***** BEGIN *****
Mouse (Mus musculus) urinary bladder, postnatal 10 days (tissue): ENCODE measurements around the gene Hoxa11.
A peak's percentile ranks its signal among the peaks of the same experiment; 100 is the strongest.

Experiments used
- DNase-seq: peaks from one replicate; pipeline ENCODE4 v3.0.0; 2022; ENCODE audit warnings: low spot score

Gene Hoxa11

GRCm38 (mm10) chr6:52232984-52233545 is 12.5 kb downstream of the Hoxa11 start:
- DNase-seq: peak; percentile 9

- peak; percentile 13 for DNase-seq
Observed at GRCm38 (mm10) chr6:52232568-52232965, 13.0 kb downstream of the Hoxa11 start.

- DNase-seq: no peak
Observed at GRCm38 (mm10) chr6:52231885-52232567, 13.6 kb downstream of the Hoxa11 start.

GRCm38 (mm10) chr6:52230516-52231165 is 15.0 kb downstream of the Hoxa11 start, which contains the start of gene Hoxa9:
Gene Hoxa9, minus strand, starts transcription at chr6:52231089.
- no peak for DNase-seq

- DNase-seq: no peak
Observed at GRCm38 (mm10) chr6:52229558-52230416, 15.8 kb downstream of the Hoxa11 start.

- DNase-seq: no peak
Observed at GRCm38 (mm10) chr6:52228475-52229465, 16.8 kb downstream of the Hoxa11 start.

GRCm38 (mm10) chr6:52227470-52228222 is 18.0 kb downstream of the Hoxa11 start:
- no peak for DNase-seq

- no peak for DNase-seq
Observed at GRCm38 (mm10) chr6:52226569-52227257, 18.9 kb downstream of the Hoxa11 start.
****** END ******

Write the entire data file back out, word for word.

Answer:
Mouse (Mus musculus) urinary bladder, postnatal 10 days (tissue): ENCODE measurements around the gene Hoxa11.
A peak's percentile ranks its signal among the peaks of the same experiment; 100 is the strongest.

Experiments used
- DNase-seq: peaks from one replicate; pipeline ENCODE4 v3.0.0; 2022; ENCODE audit warnings: low spot score

Gene Hoxa11

GRCm38 (mm10) chr6:52232984-52233545 is 12.5 kb downstream of the Hoxa11 start:
- DNase-seq: peak; percentile 9

- peak; percentile 13 for DNase-seq
Observed at GRCm38 (mm10) chr6:52232568-52232965, 13.0 kb downstream of the Hoxa11 start.

- DNase-seq: no peak
Observed at GRCm38 (mm10) chr6:52231885-52232567, 13.6 kb downstream of the Hoxa11 start.

GRCm38 (mm10) chr6:52230516-52231165 is 15.0 kb downstream of the Hoxa11 start, which contains the start of gene Hoxa9:
Gene Hoxa9, minus strand, starts transcription at chr6:52231089.
- no peak for DNase-seq

- DNase-seq: no peak
Observed at GRCm38 (mm10) chr6:52229558-52230416, 15.8 kb downstream of the Hoxa11 start.

- DNase-seq: no peak
Observed at GRCm38 (mm10) chr6:52228475-52229465, 16.8 kb downstream of the Hoxa11 start.

GRCm38 (mm10) chr6:52227470-52228222 is 18.0 kb downstream of the Hoxa11 start:
- no peak for DNase-seq

- no peak for DNase-seq
Observed at GRCm38 (mm10) chr6:52226569-52227257, 18.9 kb downstream of the Hoxa11 start.